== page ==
Print plugs in to data-driven marketing

If you could combine the production values of print with the targetabiity of online ads, how long would it be before you said ‘Yes’? Chances are you’d be booking a meeting with whoever could provide that type of output as soon as possible.

If reports about a new development by HP Labs are to be believed, then you may well need to add this to your schedule quite soon. Digital printing may be about to realise its long-promised ability to provide a fully-individualised experience to the reader, not just in the context of direct mail or customer communications created by a single advertiser, but as part of the conventional publishing model.

Probabilistic Document Modelling builds on a system already developed by the company and puts it to work in the world of classic printing. When publishers have tried to create versioned productions of their titles in the past, variants have tended to be limited to pre-set areas within a pre-laid out magazine. Digital presses allow different ads to be put into those spaces depending on the demographic data available on a subscriber.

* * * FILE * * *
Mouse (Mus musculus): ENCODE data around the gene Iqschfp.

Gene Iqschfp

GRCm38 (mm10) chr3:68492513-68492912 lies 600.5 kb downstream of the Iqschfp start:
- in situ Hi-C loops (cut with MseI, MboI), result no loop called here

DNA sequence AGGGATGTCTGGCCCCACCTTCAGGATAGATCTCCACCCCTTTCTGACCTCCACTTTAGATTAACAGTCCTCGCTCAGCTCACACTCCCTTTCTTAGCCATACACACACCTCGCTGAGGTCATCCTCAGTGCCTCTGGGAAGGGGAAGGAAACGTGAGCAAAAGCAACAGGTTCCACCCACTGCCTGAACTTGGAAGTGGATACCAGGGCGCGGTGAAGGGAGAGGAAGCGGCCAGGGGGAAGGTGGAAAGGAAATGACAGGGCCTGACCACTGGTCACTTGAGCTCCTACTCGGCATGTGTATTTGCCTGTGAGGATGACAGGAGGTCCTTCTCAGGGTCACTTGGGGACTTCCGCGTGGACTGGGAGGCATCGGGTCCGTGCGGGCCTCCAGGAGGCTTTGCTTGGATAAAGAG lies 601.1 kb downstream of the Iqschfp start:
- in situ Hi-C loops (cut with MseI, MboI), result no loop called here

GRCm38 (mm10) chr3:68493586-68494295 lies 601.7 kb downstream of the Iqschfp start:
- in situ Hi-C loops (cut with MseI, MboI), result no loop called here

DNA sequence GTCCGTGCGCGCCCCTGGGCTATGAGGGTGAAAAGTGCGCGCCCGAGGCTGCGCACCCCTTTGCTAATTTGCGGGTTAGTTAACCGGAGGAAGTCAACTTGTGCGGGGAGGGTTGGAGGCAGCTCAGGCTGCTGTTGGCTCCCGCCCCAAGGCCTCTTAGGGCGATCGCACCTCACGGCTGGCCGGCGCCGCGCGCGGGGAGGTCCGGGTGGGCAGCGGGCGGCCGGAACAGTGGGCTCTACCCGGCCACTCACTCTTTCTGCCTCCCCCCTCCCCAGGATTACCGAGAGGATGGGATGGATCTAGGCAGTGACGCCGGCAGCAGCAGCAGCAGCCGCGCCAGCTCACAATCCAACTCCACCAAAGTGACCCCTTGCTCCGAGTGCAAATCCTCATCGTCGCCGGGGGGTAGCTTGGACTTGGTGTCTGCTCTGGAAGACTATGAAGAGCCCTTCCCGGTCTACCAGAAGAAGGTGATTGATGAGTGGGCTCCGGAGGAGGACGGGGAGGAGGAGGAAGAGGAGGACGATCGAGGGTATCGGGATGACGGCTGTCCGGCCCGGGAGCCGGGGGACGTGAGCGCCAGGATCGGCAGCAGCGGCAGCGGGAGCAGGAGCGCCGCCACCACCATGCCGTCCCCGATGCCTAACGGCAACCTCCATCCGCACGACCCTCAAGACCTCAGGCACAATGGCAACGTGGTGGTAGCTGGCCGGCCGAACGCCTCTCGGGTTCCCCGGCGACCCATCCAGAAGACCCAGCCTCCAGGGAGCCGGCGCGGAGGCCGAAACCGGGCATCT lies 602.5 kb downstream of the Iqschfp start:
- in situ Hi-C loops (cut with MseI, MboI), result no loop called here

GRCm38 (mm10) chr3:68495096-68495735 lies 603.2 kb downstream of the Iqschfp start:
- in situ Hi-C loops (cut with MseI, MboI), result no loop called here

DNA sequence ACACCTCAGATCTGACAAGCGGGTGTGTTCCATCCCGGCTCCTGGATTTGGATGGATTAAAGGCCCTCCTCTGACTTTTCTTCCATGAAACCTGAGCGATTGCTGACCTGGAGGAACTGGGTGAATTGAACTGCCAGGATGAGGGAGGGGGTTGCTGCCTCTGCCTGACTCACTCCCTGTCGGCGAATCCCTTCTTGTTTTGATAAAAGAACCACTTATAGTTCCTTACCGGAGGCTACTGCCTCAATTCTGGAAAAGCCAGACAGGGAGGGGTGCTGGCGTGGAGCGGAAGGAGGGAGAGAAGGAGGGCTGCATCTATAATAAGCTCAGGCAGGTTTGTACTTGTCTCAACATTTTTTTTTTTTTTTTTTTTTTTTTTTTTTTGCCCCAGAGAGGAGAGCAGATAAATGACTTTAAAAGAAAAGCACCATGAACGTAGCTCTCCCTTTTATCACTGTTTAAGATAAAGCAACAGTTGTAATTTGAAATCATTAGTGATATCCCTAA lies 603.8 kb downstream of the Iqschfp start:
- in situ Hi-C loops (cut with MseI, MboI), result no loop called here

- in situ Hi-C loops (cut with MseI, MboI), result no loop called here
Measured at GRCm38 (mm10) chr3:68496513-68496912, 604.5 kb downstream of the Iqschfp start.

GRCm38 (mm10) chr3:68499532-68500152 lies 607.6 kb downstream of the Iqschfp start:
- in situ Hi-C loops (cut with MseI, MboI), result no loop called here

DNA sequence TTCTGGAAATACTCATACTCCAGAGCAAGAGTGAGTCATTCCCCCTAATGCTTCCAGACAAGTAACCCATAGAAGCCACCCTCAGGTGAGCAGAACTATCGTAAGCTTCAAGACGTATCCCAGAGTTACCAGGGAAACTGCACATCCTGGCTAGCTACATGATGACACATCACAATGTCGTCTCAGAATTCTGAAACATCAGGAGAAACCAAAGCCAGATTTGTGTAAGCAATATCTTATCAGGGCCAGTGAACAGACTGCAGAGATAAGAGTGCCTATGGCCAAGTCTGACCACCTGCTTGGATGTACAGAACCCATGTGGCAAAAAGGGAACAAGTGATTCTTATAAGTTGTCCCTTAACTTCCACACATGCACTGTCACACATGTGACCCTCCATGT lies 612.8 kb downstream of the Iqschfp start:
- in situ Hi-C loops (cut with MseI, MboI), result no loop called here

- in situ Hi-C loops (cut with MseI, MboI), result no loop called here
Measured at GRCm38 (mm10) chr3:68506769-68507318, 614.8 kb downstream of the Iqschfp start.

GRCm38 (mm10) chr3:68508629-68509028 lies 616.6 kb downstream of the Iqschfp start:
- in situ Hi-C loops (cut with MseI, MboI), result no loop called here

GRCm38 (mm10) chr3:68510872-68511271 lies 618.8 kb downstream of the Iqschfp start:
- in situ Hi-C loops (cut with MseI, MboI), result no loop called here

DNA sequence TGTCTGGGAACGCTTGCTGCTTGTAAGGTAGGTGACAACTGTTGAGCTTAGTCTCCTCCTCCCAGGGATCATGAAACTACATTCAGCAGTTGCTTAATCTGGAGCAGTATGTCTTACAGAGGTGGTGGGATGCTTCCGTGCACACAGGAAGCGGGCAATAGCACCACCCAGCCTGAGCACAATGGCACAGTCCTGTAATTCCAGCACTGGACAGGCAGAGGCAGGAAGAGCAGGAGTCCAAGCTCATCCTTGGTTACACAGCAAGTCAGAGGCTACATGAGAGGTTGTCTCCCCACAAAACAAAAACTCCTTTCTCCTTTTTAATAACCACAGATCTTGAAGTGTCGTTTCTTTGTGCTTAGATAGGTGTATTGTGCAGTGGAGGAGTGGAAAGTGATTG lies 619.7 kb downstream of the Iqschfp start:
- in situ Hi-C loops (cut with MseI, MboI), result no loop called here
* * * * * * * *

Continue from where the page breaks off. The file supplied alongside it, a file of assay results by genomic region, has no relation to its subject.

The new model allows all of the content – editorial, advertising and design – to be dynamically-driven by data without having to design each version separately. Produced on the fly in a single run, the final magazine becomes a unique, one-off edition closely aligned to known characteristics of the reader.

For publishers, this could be a major gain since it would allow them to charge a premium for positions alongside tagged content for every advertiser, not just certain spots. The slate of advertisers in each issue is also no longer fixed, since it can be as diverse as the print run and data on subcribers allows.

By increasing the relevance of commercial content, publishers could win back some of the cash that has leaked into digital channels as advertisers chase targeted opportunities and lead generation. Immediate response may not be available, like an online click-through, but dwell time and consideration with print are much greater than for online content.

There are bound to be issues to resolve with the solution. For one thing, even existing dynamic content printing, such as TransPromo, has barely been tested despite being available for a decade. For another, will a publisher be willing to make the leap into a 100 per cent variable issue or will parallel production be necessary until the business case is proven?

Despite these questions, it is positive to hear about a centuries-old communications channel gaining some of the dynamism of the decades-old Internet. Advertisers should not rule display advertising out of their media plans just yet.


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